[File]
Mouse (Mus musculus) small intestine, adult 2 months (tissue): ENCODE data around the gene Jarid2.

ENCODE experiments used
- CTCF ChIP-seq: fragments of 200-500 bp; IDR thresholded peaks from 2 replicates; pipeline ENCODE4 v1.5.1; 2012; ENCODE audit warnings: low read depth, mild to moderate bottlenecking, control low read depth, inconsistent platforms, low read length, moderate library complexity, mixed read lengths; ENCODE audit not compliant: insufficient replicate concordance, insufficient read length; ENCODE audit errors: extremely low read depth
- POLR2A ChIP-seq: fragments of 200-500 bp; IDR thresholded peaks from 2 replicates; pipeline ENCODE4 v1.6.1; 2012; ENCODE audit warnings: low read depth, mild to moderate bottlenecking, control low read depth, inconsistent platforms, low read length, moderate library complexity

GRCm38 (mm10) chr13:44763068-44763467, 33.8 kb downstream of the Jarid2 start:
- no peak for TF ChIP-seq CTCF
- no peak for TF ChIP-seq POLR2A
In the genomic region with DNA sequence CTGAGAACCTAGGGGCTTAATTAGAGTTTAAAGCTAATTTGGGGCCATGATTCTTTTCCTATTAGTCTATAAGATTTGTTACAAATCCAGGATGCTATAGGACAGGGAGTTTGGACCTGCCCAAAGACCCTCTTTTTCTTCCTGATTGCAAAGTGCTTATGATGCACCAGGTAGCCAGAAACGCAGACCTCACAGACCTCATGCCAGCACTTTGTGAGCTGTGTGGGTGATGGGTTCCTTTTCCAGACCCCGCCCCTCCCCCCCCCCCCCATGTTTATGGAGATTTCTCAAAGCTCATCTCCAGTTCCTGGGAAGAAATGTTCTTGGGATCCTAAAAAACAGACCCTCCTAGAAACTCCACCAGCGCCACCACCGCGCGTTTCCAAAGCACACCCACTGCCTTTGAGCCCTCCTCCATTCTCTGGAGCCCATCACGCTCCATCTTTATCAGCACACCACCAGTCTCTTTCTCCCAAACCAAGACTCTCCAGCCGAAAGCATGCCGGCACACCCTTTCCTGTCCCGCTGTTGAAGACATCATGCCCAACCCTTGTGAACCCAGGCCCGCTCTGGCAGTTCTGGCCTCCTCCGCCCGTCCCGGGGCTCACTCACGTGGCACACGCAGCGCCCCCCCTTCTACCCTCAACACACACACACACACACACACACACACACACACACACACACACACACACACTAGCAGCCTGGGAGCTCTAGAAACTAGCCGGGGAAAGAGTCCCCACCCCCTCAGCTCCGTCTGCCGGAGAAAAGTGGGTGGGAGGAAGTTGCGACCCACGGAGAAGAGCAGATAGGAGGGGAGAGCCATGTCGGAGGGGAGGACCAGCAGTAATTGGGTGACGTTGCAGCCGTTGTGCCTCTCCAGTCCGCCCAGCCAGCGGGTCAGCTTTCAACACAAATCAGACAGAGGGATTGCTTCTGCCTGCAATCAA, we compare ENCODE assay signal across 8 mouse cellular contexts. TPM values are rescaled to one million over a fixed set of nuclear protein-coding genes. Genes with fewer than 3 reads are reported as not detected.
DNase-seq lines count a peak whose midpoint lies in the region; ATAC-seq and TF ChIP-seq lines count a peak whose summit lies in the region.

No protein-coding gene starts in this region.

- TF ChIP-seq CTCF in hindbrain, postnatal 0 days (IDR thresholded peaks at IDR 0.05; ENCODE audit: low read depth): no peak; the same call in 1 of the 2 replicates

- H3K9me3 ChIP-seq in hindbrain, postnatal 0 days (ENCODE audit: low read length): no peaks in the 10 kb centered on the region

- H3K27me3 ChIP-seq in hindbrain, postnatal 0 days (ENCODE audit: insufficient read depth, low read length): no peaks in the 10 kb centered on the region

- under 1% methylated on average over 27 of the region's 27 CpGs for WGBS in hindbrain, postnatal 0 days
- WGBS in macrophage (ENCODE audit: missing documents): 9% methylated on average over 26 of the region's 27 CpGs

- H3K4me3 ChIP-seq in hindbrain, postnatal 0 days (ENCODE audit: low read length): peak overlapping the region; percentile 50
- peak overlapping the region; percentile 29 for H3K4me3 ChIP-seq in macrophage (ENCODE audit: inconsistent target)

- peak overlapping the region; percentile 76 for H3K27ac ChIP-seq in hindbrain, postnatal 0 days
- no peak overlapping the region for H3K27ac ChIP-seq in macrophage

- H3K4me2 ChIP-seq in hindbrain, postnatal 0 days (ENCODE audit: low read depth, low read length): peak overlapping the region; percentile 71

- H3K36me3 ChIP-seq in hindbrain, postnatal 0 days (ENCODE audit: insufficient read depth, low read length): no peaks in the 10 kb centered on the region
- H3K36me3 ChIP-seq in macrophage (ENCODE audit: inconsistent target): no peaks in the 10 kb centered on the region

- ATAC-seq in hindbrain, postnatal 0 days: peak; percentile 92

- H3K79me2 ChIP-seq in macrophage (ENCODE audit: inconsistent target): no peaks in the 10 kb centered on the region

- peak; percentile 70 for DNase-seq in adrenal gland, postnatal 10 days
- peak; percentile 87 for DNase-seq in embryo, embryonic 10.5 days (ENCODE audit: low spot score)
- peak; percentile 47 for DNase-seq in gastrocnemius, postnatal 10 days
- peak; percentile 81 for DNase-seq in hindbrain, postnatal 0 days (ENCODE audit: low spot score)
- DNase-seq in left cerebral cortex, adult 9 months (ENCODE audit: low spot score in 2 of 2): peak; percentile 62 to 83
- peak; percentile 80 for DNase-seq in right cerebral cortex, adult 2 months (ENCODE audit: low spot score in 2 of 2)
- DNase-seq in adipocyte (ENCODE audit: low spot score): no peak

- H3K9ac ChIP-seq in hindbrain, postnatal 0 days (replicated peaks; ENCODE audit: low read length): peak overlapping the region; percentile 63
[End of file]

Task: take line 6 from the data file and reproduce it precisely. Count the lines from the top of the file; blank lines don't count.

- no peak for TF ChIP-seq CTCF